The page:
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Greenway conservancy says state funding needed

The state’s push to withdraw funding from the Greenway creates a difficult situation, conservancy officials said.

Suzanne Kreiter/Globe staff

The state’s push to withdraw funding from the Greenway creates a difficult situation, conservancy officials said.

The nonprofit conservancy that runs the Rose Fitzgerald Kennedy Greenway in Boston is resisting the Patrick administration’s request that it become 100 percent privately funded within five years, saying state money is necessary to run the downtown public park network.

Conservancy administrators outlined a budget plan Tuesday that would reduce the state’s funding to $1.2 million by fiscal year 2018, down from the current $2.1 million. But the administrators said private donors have made clear that they are not willing to pick up the entire tab for park operations.

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“Private donors are willing to pay to make the Greenway excellent. They are not willing to take over what they believe is a state obligation to do basic maintenance on the park,” said Georgia Murray, chairwoman of the conservancy’s board.

The Massachusetts Department of Transportation owns the roughly 13 acres on which the Greenway sits between Boston’s North End and Chinatown neighborhoods. It has a five-year, renewable lease with the conservancy.

A spokeswoman for the department said the conservancy’s plan is a step in the right direction, but that it has to do more to raise money.

“We continue to believe that with an aggressive fund-raising plan there exists a path forward for the conservancy to operate by fiscal year 2018 without direct cash assistance from the state,” said the spokeswoman, Cyndi Roy.

The conservancy outlined its budget plan Tuesday in response to the transportation department’s request last January that it become financially independent. Transportation officials said the state is struggling to keep up with its core mission to maintain roads and the cash-strapped MBTA system, and must reduce expenses elsewhere.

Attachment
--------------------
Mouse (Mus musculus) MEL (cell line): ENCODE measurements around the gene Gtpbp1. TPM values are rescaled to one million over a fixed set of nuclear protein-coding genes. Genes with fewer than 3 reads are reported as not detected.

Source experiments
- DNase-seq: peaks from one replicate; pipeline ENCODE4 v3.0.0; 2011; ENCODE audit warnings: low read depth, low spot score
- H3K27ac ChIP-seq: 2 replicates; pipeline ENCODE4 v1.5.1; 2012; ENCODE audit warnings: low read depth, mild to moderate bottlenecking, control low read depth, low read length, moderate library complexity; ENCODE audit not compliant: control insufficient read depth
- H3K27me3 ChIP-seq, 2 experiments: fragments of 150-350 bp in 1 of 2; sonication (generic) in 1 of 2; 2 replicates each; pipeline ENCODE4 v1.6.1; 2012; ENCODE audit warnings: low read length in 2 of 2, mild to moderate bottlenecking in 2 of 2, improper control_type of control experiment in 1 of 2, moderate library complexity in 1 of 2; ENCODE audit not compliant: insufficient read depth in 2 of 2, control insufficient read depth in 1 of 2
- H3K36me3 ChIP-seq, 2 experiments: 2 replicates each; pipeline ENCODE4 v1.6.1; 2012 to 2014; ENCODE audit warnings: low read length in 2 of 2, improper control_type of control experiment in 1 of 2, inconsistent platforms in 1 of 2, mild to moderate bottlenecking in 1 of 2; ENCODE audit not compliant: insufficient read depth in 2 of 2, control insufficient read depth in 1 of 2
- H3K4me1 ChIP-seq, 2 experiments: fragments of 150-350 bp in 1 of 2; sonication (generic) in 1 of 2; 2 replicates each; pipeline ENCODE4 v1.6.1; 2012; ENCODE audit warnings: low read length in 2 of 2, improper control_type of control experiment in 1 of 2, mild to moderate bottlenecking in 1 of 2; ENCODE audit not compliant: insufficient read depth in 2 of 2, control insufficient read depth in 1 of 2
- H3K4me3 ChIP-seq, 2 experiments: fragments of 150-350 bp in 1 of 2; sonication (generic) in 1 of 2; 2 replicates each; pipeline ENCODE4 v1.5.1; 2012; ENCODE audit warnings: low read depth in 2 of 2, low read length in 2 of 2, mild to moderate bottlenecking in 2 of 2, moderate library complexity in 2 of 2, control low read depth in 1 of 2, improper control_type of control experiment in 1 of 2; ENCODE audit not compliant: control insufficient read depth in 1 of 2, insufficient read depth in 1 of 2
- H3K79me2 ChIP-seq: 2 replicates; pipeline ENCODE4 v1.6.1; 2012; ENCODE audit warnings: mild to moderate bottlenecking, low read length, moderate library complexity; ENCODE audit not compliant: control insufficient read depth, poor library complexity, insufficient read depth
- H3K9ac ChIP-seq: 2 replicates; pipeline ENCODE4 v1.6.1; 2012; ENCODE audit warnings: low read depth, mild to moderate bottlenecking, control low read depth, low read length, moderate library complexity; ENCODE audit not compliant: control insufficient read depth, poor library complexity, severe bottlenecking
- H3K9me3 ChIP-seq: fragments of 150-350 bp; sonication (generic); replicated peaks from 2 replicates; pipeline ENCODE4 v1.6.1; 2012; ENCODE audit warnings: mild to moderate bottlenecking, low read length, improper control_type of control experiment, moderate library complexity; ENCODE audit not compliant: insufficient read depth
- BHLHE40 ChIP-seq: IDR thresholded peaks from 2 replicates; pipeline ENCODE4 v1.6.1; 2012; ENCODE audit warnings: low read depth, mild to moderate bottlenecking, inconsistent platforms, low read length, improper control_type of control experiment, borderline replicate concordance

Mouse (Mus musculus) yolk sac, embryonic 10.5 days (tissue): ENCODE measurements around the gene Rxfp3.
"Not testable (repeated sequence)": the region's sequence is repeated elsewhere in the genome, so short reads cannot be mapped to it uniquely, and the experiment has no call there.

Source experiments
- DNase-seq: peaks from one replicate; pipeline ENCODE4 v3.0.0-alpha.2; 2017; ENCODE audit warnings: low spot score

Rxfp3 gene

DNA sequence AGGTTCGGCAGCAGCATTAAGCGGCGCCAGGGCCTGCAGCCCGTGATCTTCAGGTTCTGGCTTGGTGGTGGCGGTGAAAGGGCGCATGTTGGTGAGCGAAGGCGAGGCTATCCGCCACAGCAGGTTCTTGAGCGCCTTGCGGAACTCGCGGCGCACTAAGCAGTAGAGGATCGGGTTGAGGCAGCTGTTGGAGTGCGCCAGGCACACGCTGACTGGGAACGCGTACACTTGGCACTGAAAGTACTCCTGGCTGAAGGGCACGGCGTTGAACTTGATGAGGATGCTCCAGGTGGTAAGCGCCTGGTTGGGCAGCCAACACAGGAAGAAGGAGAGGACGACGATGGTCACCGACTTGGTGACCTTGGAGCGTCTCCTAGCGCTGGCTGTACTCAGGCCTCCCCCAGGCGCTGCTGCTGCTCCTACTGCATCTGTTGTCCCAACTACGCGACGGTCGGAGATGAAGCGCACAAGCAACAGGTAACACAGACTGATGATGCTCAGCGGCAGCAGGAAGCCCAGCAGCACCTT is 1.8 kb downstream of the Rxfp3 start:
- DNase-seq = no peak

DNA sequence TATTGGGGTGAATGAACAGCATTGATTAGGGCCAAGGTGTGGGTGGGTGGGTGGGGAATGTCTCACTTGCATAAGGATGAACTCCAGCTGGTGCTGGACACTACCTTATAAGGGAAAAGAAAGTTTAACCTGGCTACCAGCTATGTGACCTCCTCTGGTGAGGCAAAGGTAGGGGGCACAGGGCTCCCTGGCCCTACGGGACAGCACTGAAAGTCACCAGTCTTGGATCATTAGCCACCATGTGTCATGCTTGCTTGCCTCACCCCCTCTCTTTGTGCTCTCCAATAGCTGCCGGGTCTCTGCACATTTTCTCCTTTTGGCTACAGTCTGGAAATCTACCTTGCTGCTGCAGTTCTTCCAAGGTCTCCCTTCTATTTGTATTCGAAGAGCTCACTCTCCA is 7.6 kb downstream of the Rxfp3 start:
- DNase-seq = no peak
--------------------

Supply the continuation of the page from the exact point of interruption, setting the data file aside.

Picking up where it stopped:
However, conservancy officials said the state’s push to withdraw funding from the Greenway puts them in something of a Catch 22, because private donors are saying they will not give more money to the conservancy unless the state continues to provide basic financial support.

The conservancy’s primary method of raising more money is through the creation of a so-called Business Improvement District, or BID, in which commercial landowners agree to pay a fee to supplement public funding for maintenance and other services.

“Implicit in a BID is a public-private partnership,” said Richard Dimino, president of A Better City, a business group that represents landowners around the Greenway. “The feedback we’ve gotten is that in order to look seriously at a BID, that would require the state as a public entity to stay in the game and to continue to provide resources.”

Murray said the conservancy hopes to raise $1.9 million annually through the creation of the BID, with another $3 million to come from philanthropic donors and other private fund-raising. The rest of its roughly $6 million annual budget would then come from the transportation department, whose contribution would gradually decrease to $1.2 million by 2018.

The money would pay for basic maintenance and horticulture in the parks, additional annual events and festivals, rotating public art displays, and a capital reserve to pay for repairs to the Greenway’s fountains and lighting systems. Conservancy managers said they are exploring efforts to raise more money by selling corporate naming rights to Greenway property or occasionally renting park space for private events.

“We think this is an aggressive plan,” Murray said. “It has a lot of potential for new income. What our research shows is that it’s possible in the next 15 to 30 years to have significantly less state funding, but it isn’t possible to take a very young park and make it completely privately funded. It needs a public-private partnership to thrive.”

Casey Ross can be reached at cross@globe.com.
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